Positive Signs in Iraq — Stratfor

Written by  //  November 13, 2007  //  Geopolitics, Middle East & Arab World  //  No comments

Iraq: Positive Signs
November 13, 2007 2036
By George Friedman

The latest reports concerning the war in Iraq suggest the situation is looking up for the United States. First, U.S. military and Iraqi civilian casualties continue to fall. Second, there are confirmed reports that Sunni insurgents controlled by local leaders have turned on al Qaeda militants, particularly those from outside the country. Third, the head of U.S. Central Command, in an interview with the Financial Times, implied that an attack against Iran is a distant possibility.
It is tempting to say the United States has turned the corner on the war. The temptation might not be misplaced, but after many disappointments since 2003, it is prudent to be cautious in declaring turning points — and it is equally prudent not to confuse a turning point with a victory. That said, given expectations that the United States would be unable to limit violence in Iraq, and that Sunni insurgents would remain implacable — not to mention the broad expectation of a U.S. attack against Iran — these three points indicate a reversal — and must be taken seriously.
The most startling point is the decline in casualties, and particularly the apparent decline in sectarian violence. Explaining this is difficult. It could simply be the result of the more efficient use of U.S. troops in suppressing the insurgency and controlling the Shiite militias. If that were the only explanation, however, it would be troubling. Standard guerrilla warfare doctrine holds that during periods of intense enemy counterinsurgency operations, guerrillas should cease fighting, hide weapons and equipment and blend into the civilian population. Only after the enemy shifts its area of operations or reduces operational tempo should the guerrillas resume combat operations. Under no circumstances should insurgents attempt to fight a surge.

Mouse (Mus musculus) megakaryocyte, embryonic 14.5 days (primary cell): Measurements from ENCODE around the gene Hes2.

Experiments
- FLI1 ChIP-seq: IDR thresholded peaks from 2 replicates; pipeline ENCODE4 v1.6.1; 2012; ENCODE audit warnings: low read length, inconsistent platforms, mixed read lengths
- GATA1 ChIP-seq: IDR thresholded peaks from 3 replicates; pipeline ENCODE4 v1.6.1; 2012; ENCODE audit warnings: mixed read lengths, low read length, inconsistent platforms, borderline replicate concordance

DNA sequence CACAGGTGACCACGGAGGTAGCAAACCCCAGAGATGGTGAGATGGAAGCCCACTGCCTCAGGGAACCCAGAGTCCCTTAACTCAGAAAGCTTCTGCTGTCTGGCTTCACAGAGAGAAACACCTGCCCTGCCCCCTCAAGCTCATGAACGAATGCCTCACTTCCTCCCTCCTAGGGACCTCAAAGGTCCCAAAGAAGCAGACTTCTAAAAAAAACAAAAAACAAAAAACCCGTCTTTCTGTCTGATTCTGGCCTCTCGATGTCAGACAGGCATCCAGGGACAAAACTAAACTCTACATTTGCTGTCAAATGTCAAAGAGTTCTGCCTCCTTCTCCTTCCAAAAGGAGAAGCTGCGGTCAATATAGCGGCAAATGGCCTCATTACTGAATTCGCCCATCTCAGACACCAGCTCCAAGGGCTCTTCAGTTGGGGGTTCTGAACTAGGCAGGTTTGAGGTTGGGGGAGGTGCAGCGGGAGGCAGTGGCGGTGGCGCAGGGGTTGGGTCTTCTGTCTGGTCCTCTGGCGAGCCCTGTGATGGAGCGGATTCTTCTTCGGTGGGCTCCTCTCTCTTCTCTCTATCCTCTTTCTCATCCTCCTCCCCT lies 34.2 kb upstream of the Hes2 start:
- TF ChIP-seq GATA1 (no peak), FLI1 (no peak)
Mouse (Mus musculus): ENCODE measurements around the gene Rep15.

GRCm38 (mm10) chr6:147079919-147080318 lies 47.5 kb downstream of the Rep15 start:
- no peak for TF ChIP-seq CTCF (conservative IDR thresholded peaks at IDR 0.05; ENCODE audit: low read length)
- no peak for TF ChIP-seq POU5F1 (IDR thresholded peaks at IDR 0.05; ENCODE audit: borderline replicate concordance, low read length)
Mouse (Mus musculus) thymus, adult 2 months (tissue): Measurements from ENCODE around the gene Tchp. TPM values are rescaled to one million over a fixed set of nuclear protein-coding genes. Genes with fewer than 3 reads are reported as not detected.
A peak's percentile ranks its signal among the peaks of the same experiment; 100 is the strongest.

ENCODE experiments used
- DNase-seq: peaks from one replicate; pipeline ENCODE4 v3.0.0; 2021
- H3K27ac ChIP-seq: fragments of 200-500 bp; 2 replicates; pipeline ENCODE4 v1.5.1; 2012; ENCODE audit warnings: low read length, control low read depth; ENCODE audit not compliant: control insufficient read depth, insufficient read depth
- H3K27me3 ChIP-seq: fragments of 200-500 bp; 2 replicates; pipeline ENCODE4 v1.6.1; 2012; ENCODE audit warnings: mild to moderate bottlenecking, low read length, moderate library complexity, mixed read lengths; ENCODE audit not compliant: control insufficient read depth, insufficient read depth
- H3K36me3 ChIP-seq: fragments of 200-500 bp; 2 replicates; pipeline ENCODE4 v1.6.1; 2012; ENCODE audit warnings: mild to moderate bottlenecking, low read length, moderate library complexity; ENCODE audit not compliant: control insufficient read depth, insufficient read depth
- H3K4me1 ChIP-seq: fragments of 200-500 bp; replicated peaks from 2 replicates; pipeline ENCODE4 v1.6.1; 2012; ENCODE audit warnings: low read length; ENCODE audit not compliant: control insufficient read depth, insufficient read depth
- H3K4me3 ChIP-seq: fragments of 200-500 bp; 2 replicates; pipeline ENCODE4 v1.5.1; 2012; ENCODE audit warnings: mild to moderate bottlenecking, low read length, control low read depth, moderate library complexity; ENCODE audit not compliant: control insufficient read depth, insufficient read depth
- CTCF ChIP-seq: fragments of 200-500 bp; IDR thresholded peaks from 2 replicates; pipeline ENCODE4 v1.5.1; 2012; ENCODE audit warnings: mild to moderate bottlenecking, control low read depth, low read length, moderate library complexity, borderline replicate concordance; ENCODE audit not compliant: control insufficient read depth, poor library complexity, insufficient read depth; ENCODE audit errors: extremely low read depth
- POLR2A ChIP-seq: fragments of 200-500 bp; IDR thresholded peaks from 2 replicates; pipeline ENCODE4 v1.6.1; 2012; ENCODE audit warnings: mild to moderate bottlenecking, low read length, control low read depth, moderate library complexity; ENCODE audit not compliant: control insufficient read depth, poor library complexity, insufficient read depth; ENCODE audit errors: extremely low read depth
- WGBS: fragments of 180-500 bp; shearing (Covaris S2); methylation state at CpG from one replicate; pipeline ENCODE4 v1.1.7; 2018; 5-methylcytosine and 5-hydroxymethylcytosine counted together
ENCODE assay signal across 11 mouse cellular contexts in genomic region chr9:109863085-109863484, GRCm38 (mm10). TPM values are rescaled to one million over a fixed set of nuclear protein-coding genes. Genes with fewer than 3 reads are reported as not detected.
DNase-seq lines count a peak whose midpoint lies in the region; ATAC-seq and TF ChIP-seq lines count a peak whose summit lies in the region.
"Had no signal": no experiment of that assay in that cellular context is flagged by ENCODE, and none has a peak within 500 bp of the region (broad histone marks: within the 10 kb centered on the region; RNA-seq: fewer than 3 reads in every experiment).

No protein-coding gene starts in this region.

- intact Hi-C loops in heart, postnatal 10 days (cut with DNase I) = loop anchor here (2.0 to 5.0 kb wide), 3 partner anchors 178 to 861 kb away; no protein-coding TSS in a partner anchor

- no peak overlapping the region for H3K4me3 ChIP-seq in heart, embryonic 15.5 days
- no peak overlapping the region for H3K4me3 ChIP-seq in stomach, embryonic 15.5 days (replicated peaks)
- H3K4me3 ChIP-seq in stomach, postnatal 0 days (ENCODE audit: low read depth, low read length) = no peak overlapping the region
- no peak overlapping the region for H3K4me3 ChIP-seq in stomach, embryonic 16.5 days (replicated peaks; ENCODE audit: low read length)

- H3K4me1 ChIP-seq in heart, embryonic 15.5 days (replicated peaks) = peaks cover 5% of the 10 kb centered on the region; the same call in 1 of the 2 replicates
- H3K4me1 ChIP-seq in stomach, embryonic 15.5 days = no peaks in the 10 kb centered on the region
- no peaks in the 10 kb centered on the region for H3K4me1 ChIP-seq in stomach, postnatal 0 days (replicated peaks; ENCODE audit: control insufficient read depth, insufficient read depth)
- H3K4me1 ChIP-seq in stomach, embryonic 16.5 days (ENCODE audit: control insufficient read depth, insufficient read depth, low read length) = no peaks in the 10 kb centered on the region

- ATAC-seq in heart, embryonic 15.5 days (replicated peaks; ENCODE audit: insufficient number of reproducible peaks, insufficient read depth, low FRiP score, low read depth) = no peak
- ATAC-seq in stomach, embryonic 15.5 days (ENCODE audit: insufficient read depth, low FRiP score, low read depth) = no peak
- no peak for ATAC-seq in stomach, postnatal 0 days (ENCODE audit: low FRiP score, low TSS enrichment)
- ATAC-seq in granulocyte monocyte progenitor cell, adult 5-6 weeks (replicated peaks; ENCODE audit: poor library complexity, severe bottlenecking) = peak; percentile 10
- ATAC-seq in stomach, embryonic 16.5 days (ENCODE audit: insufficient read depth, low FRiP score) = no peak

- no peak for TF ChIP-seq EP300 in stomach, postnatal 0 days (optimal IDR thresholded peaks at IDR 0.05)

Therefore, if we were considering U.S. military operations alone, few conclusions could be drawn until after the operations shifted or slowed. In addition, in a country of 25 million, the expectation that some 167,000 troops — many of them not directly involved in combat — could break the back of an entrenched insurgency is optimistic. The numbers simply don’t work, particularly when Shiite militias are added to the equation. Therefore, if viewed simply in terms of military operations, the decline in casualties would not validate a shift in the war until much later, and our expectation is that the insurgency would resume prior levels of activity over time.
What makes the situation more hopeful for the United States is the clear decline in civilian casualties. Most of those were caused not by U.S. combat operations but by sectarian conflict, particularly between Sunnis and Shia. Part of the decline can be explained by U.S. operations, but when we look at the scope and intensity of sectarian fighting, it is difficult to give U.S. operations full credit. A more likely explanation is political, a decision on the part of the various sectarian organizations to stop operations not only against the Americans but also against each other. More

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